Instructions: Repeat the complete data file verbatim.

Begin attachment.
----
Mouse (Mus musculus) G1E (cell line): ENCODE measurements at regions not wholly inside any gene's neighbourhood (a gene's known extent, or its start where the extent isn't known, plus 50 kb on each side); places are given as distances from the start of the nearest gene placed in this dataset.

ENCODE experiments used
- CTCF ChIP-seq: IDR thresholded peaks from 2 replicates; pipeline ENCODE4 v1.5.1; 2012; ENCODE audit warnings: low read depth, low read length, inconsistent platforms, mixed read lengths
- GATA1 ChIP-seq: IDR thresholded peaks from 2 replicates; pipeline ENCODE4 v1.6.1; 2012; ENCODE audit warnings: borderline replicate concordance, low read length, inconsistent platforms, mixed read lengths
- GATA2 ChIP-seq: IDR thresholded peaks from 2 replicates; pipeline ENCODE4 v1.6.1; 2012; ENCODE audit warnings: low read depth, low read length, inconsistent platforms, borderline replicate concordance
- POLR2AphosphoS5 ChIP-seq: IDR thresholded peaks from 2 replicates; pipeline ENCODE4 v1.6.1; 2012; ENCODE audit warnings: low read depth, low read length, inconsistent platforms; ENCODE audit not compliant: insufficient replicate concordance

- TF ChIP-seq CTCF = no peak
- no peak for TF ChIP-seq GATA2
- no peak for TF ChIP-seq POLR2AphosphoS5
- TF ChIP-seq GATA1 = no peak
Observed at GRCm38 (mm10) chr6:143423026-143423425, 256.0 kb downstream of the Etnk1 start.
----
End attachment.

Mouse (Mus musculus) G1E (cell line): ENCODE measurements at regions not wholly inside any gene's neighbourhood (a gene's known extent, or its start where the extent isn't known, plus 50 kb on each side); places are given as distances from the start of the nearest gene placed in this dataset.

ENCODE experiments used
- CTCF ChIP-seq: IDR thresholded peaks from 2 replicates; pipeline ENCODE4 v1.5.1; 2012; ENCODE audit warnings: low read depth, low read length, inconsistent platforms, mixed read lengths
- GATA1 ChIP-seq: IDR thresholded peaks from 2 replicates; pipeline ENCODE4 v1.6.1; 2012; ENCODE audit warnings: borderline replicate concordance, low read length, inconsistent platforms, mixed read lengths
- GATA2 ChIP-seq: IDR thresholded peaks from 2 replicates; pipeline ENCODE4 v1.6.1; 2012; ENCODE audit warnings: low read depth, low read length, inconsistent platforms, borderline replicate concordance
- POLR2AphosphoS5 ChIP-seq: IDR thresholded peaks from 2 replicates; pipeline ENCODE4 v1.6.1; 2012; ENCODE audit warnings: low read depth, low read length, inconsistent platforms; ENCODE audit not compliant: insufficient replicate concordance

- TF ChIP-seq CTCF = no peak
- no peak for TF ChIP-seq GATA2
- no peak for TF ChIP-seq POLR2AphosphoS5
- TF ChIP-seq GATA1 = no peak
Observed at GRCm38 (mm10) chr6:143423026-143423425, 256.0 kb downstream of the Etnk1 start.